Svalbard Treaty

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Svalbard Treaty
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Ratifications of the treaty
Signed 9 February 1920
Location Paris, France
Effective 14 August 1925
Condition Ratification by all the signatory powers
Parties 45[1]
Depositary Government of the French Republic
Languages French and English
Spitsbergen Treaty at Wikisource

The Svalbard Treaty or the Spitsbergen Treaty, recognises the sovereignty of Norway over the Arctic archipelago of Svalbard, at the time called Spitsbergen. The exercise of sovereignty is, however, subject to certain stipulations, and not all Norwegian law applies. The treaty regulates the demilitarisation of the archipelago. The signatories were given equal rights to engage in commercial activities (mainly coal mining) on the islands. As of 2012, Norway and Russia are making use of this right.

Uniquely, the archipelago is an entirely visa-free zone under the terms of the Svalbard Treaty.[2]

The treaty was signed on 9 February 1920 and submitted for registration in the League of Nations Treaty Series on 21 October 1920.[3] There were 14 original High Contracting Parties, including: the United States, Denmark, France, Italy, Japan, the Netherlands,[4] Norway, Sweden, and the United Kingdom of Great Britain and Ireland (including British overseas dominions of Canada, Australia, India, South Africa and New Zealand).[5] Several additional nations signed within the next five years before the treaty came into force, including the Soviet Union in 1924 and Germany and China in 1925.

Of the original signatories, Japan was the last to ratify the treaty on 2 August 1925. On 14 August 1925, the treaty came into force.[6] As of 2016, there are 45 parties to the treaty.[1]

History[edit]

The archipelago was discovered by the Dutch explorer Willem Barentsz in 1596 and named Spitsbergen, meaning "sharp-peaked mountains". It was uninhabited. The islands were renamed in the 1920s by Norway as Svalbard.

Spitsbergen/Svalbard began as a territory free of a nation, with multiple people from different countries participating in industries including fishing, whaling, mining, research and later, tourism. Not belonging to any nation left Svalbard largely free of regulations or laws, though there were conflicts over the area due to whaling rights and issues of sovereignty between England, the Netherlands, and Denmark–Norway in the first half of the 17th century. However, by the 20th century mineral deposits were found on the main island and continual conflicts between miners and owners created a need for a government.

The treaty[edit]

The Spitsbergen Treaty was signed in Paris on 9 February 1920, during the Versailles negotiations after World War I. In this treaty, international diplomacy recognized Norwegian sovereignty (the Norwegian administration went in effect by 1925) and other principles relating to Svalbard. This includes:[5]

  • Svalbard is part of Norway: Svalbard is completely controlled by and forms part of the Kingdom of Norway. However, Norway's power over Svalbard is restricted by the limitations listed below:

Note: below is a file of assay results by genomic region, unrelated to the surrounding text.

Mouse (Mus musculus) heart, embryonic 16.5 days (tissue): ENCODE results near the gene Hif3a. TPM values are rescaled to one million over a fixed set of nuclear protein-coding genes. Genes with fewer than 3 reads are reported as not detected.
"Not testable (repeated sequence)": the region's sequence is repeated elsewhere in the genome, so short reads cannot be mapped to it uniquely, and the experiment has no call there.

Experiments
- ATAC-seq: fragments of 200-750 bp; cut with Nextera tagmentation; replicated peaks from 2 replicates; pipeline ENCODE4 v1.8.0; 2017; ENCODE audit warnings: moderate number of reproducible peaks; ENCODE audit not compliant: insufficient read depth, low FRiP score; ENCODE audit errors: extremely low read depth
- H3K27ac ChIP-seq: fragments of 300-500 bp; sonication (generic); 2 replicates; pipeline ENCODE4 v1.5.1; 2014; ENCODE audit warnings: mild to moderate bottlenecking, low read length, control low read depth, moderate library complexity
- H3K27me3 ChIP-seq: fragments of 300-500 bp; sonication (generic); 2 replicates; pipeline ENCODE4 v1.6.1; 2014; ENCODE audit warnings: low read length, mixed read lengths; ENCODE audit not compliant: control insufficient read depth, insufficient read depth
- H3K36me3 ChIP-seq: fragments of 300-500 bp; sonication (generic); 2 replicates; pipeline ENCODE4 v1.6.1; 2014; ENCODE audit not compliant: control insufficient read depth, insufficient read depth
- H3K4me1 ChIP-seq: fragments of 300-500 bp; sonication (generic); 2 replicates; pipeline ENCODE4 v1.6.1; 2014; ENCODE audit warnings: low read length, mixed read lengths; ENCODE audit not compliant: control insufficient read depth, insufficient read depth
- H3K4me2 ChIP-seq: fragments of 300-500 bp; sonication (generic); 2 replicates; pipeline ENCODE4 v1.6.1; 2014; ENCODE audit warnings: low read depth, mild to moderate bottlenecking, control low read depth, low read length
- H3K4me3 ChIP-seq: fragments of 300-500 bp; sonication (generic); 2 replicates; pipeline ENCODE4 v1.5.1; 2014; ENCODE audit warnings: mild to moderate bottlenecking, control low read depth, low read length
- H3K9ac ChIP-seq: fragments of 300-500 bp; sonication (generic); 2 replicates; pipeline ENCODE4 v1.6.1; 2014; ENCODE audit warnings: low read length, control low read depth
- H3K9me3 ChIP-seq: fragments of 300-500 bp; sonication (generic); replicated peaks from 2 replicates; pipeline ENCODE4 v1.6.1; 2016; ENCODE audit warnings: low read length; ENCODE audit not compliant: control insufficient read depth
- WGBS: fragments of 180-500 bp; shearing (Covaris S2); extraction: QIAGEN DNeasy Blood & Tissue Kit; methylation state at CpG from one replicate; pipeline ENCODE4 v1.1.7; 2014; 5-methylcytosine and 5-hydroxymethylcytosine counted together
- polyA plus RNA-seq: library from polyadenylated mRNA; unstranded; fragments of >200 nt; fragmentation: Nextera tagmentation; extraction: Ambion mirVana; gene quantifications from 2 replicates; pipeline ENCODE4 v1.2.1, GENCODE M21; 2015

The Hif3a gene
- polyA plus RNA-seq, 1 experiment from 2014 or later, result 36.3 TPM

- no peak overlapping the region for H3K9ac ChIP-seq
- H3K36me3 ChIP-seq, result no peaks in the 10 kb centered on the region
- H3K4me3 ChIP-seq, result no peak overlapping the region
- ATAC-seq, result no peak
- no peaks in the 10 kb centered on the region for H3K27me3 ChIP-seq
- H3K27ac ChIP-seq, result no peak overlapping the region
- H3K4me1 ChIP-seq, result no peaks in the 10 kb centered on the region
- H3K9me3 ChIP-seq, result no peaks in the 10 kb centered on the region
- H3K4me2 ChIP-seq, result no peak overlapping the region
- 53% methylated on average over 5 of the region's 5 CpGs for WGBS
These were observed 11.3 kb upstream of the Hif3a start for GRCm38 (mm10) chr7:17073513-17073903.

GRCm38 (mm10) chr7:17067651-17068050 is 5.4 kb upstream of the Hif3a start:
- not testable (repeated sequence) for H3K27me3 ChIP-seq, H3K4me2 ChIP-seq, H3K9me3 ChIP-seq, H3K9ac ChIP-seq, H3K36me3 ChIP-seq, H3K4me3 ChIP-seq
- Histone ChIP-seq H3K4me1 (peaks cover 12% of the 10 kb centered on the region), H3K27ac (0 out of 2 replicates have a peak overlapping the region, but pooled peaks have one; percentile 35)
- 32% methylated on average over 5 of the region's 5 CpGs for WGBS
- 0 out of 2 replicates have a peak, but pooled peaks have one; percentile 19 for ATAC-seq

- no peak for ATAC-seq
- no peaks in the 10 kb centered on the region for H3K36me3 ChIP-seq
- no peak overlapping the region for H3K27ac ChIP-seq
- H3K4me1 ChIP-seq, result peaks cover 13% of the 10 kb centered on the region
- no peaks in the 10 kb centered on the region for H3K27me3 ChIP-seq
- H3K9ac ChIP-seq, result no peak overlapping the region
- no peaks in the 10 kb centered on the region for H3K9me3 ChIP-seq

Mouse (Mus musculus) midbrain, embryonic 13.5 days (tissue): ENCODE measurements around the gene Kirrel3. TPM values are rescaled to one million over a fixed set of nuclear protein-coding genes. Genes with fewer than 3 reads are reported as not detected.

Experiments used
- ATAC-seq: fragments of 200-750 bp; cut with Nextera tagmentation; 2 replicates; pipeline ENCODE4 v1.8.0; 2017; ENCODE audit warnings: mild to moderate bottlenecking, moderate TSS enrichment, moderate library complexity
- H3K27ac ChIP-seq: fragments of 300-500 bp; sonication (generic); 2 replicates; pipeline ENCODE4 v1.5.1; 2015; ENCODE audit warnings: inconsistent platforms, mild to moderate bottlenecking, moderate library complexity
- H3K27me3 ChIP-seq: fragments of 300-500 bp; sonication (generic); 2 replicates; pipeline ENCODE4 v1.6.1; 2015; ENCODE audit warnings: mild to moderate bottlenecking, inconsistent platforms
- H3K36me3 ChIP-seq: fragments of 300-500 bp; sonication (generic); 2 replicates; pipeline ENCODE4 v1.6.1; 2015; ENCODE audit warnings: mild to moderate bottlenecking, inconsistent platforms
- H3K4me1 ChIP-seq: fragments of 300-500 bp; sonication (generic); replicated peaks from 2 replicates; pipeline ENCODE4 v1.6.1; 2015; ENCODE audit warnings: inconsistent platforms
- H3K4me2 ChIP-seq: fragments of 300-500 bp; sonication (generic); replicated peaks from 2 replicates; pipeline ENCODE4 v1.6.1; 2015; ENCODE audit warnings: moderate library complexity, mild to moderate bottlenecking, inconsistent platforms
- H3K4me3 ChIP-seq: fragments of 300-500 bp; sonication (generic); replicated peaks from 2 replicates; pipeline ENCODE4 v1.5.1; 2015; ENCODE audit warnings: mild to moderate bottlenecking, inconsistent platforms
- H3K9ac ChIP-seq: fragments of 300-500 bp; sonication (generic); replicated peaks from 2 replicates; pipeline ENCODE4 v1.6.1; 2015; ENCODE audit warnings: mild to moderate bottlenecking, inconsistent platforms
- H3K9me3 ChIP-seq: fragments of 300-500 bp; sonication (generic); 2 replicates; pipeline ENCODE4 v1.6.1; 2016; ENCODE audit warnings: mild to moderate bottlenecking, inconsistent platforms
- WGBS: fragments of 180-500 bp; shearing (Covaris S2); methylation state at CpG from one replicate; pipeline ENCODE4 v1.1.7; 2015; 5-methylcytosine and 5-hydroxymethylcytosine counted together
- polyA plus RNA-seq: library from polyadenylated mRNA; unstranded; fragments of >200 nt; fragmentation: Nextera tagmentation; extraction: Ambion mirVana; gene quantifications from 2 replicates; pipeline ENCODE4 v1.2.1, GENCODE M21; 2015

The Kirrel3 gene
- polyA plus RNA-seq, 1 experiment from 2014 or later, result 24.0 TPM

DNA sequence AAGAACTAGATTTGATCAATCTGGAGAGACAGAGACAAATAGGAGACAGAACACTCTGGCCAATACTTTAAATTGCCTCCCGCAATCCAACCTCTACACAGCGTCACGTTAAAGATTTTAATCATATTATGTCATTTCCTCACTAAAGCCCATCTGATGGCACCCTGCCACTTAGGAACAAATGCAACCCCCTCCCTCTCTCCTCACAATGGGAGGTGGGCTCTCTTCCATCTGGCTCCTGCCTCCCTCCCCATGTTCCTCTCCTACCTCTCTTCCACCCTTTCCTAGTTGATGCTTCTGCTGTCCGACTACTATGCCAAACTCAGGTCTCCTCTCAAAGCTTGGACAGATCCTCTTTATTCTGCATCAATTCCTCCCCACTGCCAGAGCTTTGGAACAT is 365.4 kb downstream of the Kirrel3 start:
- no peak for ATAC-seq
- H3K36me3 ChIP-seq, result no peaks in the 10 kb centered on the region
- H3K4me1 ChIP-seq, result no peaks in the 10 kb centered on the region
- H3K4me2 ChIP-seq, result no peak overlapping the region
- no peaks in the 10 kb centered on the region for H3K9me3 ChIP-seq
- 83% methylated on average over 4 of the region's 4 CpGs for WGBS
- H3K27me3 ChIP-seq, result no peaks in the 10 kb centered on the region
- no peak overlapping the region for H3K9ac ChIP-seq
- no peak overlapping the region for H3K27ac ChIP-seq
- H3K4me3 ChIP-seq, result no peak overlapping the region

• Taxation: This allows taxes to be collected, but only enough to support Svalbard and the Svalbard government. This results in lower taxes than mainland Norway and the exclusion of any taxes on Svalbard supporting Norway directly. Also, Svalbard's revenues and expenses are separately budgeted from mainland Norway.
  • Environmental conservation: Norway must respect and preserve the Svalbard environment.
  • Non-discrimination: All citizens and all companies of every nation under the treaty are allowed to become residents and to have access to Svalbard including the right to fish, hunt or undertake any kind of maritime, industrial, mining or trade activity. The residents of Svalbard must follow Norwegian law though Norwegian authority cannot discriminate against or favor any residents of any given nationality.
  • Military restrictions: Article 9 prohibits naval bases and fortifications and also the use of Svalbard for war-like purposes. It is not, however, entirely demilitarized.

Disputes regarding natural resources[edit]

200-nautical-mile (370 km) zone around Svalbard[edit]

There has been a long-running dispute, primarily between Norway and Russia (and before it, the Soviet Union) over fishing rights in the region.[7][8] In 1977, Norway established a regulated fishery in a 200-nautical-mile (370 km) zone around Svalbard (though it did not close the zone to foreign access).[7] Norway argues that the treaty's provisions of equal economic access apply only to the islands and their territorial waters (4 nautical miles at the time) but not to the wider Exclusive Economic Zone. In addition, it argues that the continental shelf is a part of mainland Norway's continental shelf and should be governed by the 1958 Continental Shelf Convention.[8] The Soviet Union/Russia disputed and continues to dispute this position and consider the Spitsbergen Treaty to apply to the entire zone. Talks were held in 1978 in Moscow but did not resolve the issue.[7] Finland and Canada support Norway's position, while most of the other treaty signatories have expressed no official position.[7] The relevant parts of the treaty are as follows:

Ships and nationals of all the High Contracting Parties shall enjoy equally the rights of fishing and hunting in the territories specified in Article 1 and in their territorial waters. (from Article 2)